Use this URL to cite or link to this record in EThOS: http://ethos.bl.uk/OrderDetails.do?uin=uk.bl.ethos.680776
Title: Space debris cloud evolution in Low Earth Orbit
Author: Letizia, Francesca
ISNI:       0000 0004 5917 0645
Awarding Body: University of Southampton
Current Institution: University of Southampton
Date of Award: 2016
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Abstract:
The Earth is surrounded by inoperative objects generated from past and current space missions. Because of the high orbital speed, even the impact with small fragments is a hazard to operational spacecraft as it could lead to the partial or complete loss of the mission. Therefore, it is important to assess the collision risk due to space debris considering small fragments, which are usually not included in space debris modelling because their large number would make simulations extremely complex. In this work, an analytical approach is developed to describe the evolution of debris clouds created by fragmentations in Low Earth Orbit. In contrast to traditional approaches, which follow the trajectory of individual fragments, with the proposed method the cloud behaviour is studied globally, so that the presence of small fragments can be modelled. This give a deeper insight into the dynamics of debris clouds and reduces the computational effort needed to estimate the consequences of a collision. A standard breakup model is used to describe the dispersion of the fragments in terms of characteristic length, area-to mass ratio and velocity. From the velocity distribution, the fragment spatial dispersion is derived. The cloud density is expressed by a continuous function that depends on the altitude and that is set as initial condition for the orbit propagation. Based on an analytical approach proposed in the literature for interplanetary dust and spacecraft swarms, the fragment cloud evolution in time is derived through the continuity equation, which is used to describe the variation of debris density considering the effect of atmospheric drag. The approach has been extended to express the cloud density as a function of multiple orbital parameters and to model additional perturbations such as the Earth’s oblateness. The method has been validated through the comparison with the traditional numerical propagation and then applied to study many breakup scenarios. The proposed approach proves to be flexible and able to study the collision risk coming from several breakup events and to evaluate the vulnerability of different targets. It is also applied to derive an index of the environmental criticality of spacecraft.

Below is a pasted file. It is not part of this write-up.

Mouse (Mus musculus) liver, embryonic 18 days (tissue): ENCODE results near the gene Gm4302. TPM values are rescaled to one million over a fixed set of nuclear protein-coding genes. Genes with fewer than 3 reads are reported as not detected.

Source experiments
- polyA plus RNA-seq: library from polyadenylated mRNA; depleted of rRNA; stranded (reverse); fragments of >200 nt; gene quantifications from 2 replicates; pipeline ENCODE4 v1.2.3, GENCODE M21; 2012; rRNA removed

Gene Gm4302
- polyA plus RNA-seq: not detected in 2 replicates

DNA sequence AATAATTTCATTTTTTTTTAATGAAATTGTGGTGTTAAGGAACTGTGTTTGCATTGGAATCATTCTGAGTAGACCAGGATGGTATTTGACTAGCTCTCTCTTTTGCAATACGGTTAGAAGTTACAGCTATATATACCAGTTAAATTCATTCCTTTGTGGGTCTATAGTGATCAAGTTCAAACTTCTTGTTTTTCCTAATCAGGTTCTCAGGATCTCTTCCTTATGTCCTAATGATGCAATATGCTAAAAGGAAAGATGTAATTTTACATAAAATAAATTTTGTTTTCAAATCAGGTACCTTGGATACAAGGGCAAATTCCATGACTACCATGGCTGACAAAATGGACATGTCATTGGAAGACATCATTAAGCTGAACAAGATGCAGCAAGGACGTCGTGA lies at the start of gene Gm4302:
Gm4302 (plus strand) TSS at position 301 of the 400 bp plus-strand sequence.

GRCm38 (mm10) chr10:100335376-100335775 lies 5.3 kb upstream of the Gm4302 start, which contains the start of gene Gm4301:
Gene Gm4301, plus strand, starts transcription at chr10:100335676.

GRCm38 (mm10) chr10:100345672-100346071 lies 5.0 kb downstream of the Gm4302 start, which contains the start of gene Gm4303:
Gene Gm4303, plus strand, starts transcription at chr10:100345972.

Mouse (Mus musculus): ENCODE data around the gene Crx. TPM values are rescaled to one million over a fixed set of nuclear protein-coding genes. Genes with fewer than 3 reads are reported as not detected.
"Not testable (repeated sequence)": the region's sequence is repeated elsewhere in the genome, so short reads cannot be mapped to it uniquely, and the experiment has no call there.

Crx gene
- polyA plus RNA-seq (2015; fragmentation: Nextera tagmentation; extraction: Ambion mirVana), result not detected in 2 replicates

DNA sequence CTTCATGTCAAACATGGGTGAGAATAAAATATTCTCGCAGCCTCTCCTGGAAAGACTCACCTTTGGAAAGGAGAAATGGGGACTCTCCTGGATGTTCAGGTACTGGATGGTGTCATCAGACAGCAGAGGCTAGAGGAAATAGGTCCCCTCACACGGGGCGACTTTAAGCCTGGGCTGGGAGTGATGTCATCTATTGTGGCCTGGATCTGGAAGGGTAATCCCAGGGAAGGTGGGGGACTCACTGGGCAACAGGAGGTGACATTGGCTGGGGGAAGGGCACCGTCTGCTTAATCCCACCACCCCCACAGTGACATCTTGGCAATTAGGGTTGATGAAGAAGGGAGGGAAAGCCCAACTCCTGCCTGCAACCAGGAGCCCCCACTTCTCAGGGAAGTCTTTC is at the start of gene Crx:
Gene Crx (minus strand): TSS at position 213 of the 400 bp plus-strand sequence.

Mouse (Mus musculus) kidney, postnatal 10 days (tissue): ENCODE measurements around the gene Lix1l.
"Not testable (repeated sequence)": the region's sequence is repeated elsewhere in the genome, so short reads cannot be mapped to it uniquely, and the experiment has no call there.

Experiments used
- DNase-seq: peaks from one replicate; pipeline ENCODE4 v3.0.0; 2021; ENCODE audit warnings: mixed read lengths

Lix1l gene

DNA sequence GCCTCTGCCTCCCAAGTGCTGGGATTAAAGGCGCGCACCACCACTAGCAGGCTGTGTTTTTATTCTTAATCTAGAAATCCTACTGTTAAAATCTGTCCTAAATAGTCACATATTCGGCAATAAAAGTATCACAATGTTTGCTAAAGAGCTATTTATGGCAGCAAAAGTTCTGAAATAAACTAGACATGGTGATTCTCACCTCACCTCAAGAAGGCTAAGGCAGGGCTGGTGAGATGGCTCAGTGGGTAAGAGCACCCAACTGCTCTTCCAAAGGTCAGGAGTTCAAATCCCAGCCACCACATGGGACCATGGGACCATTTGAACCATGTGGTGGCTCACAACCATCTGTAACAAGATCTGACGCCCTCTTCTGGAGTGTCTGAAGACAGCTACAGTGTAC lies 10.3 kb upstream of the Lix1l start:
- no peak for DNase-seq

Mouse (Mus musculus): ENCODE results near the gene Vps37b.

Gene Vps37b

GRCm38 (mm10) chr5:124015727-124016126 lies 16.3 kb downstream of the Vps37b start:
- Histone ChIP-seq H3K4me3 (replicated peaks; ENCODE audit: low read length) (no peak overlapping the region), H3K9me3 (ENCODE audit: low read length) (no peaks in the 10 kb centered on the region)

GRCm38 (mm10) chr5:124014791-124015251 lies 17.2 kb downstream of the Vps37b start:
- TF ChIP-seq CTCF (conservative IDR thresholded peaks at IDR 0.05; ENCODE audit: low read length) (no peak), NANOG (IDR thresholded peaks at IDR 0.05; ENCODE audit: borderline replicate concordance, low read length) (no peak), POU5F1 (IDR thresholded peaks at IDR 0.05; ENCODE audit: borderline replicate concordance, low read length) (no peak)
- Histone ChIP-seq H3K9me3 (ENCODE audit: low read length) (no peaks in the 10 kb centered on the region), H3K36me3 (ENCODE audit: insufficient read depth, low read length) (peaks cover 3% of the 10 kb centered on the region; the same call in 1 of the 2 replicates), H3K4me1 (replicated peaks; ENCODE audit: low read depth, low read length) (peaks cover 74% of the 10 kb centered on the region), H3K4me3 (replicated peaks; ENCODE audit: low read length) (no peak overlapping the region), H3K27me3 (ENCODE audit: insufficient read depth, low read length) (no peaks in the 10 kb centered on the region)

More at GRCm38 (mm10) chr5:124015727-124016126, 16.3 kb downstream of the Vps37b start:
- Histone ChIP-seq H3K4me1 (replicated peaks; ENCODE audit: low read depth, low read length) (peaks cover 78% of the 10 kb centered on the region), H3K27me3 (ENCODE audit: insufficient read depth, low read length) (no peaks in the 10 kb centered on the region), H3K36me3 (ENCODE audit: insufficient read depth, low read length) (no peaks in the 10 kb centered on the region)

Supervisor: Colombo, Camilla Sponsor: Not available
Qualification Name: Thesis (Ph.D.) Qualification Level: Doctoral
EThOS ID: uk.bl.ethos.680776  DOI: Not available
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